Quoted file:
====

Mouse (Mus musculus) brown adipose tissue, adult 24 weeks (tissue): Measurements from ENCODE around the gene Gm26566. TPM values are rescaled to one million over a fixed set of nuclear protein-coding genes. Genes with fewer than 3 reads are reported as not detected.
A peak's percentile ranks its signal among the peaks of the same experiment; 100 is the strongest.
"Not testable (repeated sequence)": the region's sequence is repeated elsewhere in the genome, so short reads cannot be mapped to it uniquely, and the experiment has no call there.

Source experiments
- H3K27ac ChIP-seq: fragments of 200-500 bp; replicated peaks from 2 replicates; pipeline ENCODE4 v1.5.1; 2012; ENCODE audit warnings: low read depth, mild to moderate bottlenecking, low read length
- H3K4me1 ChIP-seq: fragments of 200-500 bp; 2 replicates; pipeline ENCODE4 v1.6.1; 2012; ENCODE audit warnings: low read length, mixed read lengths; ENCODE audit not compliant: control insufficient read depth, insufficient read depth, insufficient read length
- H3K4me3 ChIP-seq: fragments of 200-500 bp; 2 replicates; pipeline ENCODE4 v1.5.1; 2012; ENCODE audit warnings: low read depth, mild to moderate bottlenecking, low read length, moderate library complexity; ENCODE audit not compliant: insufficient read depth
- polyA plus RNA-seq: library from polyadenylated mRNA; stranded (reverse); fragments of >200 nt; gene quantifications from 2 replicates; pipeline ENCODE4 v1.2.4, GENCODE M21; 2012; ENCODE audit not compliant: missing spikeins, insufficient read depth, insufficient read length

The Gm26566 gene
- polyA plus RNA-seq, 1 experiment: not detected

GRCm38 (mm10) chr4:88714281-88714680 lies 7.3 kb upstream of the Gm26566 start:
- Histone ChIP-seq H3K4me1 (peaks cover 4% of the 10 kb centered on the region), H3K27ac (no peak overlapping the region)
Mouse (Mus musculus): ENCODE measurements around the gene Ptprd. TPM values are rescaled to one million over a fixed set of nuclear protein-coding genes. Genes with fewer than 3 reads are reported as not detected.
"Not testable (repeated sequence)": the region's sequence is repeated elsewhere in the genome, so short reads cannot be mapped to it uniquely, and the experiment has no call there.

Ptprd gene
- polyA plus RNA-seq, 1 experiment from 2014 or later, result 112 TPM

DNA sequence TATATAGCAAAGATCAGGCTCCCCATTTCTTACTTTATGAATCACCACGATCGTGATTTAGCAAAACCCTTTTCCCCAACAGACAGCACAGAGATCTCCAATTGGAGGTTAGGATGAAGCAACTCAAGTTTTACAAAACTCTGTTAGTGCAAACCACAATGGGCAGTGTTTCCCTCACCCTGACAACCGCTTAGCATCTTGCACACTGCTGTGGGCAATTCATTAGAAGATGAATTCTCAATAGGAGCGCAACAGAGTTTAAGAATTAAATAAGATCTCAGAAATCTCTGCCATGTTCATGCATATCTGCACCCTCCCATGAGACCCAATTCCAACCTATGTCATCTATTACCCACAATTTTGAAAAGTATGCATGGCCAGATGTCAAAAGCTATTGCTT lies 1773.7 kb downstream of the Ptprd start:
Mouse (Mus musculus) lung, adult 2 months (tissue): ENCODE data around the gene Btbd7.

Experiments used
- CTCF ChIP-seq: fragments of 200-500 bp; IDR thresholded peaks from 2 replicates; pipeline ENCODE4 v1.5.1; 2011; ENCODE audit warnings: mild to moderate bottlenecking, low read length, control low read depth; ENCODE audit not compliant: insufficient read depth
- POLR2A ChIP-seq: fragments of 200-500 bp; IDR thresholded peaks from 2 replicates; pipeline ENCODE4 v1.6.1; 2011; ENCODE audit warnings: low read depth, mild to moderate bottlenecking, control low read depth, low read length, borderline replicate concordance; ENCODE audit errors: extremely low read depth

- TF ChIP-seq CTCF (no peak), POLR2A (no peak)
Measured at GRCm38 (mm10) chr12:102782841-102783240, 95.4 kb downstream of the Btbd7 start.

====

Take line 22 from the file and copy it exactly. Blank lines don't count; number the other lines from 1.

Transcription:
- TF ChIP-seq CTCF (no peak), POLR2A (no peak)